|24th February, 2000||
Unlike many internet sites, Monochrome is more than just a collection of web pages. Rather than providing web pages that may be displayed using a browser on your computer, Monochrome uses the 'telnet' protocol to allow you to run the Monochrome software.
Just as you need a web browser to display web pages, to use Monochrome, you need a telnet client. Telnet clients are available for a variety of operating systems, and may be downloaded if you do not have one. Alternatively, if you just want to see what Monochrome is like, and you have a web browser that supports Java (such as recent versions of Netscape or Internet Explorer), try the JavaTelnet Client, which requires no additional software to be downloaded.
If you don't want to have to worry about all of this and you're on a Windows system, you can install a pre-configured client. You can download this installer. This will install a preconfigured copy of the preferred connection client, PuTTY, so all you have to do is double-click the icon on your desktop. If you take this option, skip the next bit as your connection will automatically take you right to the login for Mono.
If you're manually connecting and all goes well, when you connect, you will be presented with a 'login:' prompt, at which you should enter the username of 'mono' to continue logging on to Monochrome. Once the large Monochrome banner has been displayed, you can then enter your account name and password to enter Monochrome itself.
Getting an Account
To really experience Monochrome, you should apply for a Monochrome account. Monochrome accounts are free, and allow to use all the facilities available on Monochrome. To apply for an account, you should fill in the online application form. Whilst you are waiting for your account to be created, you can use the 'guest' account, which does not need a password, but your access will be restricted.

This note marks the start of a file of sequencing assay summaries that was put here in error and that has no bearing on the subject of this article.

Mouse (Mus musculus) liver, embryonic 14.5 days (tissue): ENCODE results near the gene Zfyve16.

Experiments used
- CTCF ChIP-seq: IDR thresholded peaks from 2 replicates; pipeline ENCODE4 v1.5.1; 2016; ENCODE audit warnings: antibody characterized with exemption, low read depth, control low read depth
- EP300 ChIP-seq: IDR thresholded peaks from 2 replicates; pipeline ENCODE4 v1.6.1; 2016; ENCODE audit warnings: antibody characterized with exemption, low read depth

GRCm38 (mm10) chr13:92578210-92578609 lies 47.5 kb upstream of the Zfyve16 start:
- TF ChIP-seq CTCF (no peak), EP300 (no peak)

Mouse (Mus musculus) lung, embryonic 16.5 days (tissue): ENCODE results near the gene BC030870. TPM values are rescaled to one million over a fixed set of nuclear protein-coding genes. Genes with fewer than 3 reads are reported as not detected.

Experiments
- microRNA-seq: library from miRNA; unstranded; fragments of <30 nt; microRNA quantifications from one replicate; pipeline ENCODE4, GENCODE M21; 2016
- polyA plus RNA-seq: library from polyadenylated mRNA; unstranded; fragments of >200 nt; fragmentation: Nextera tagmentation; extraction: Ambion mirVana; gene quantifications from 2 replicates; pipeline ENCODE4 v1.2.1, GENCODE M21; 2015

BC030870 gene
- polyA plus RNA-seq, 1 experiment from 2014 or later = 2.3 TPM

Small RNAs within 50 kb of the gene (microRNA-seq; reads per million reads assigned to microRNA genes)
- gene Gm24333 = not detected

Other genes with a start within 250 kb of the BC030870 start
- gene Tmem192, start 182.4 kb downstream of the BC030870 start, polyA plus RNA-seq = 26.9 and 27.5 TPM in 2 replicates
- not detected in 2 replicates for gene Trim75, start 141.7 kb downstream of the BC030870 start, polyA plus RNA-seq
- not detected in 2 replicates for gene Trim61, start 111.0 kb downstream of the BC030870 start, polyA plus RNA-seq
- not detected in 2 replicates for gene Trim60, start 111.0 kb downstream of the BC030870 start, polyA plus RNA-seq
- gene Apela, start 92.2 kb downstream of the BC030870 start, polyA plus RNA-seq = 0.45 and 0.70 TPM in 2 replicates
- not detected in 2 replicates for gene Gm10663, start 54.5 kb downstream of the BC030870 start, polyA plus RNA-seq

After connecting to one of the Monochrome machines, and logging on using your account details, you will be asked for a terminal type to use. Depending on the telnet client you are using, you may find that a terminal type gets suggested for you; alternatively, try 'vt100' to begin with, and see the Terminals help file for details of how to choose a more appropriate terminal.
Many terminals are capable of displaying colour, which richly enhances the Monochrome experience. To see if your terminal is capable of colour, add '/a' to the terminal type. For instance, with the colour capable JavaTelnet Client, you would use a terminal type of 'vt320/a' rather than the 'vt320' suggested.
If you want to see what you can do with Monochrome, have a look at the Beginner's Guide to Monochrome, or if you want more specific help about its features, check out the User's Guide. Details of exactly what happens when you connect to Monochrome are provided in the Logging On help file.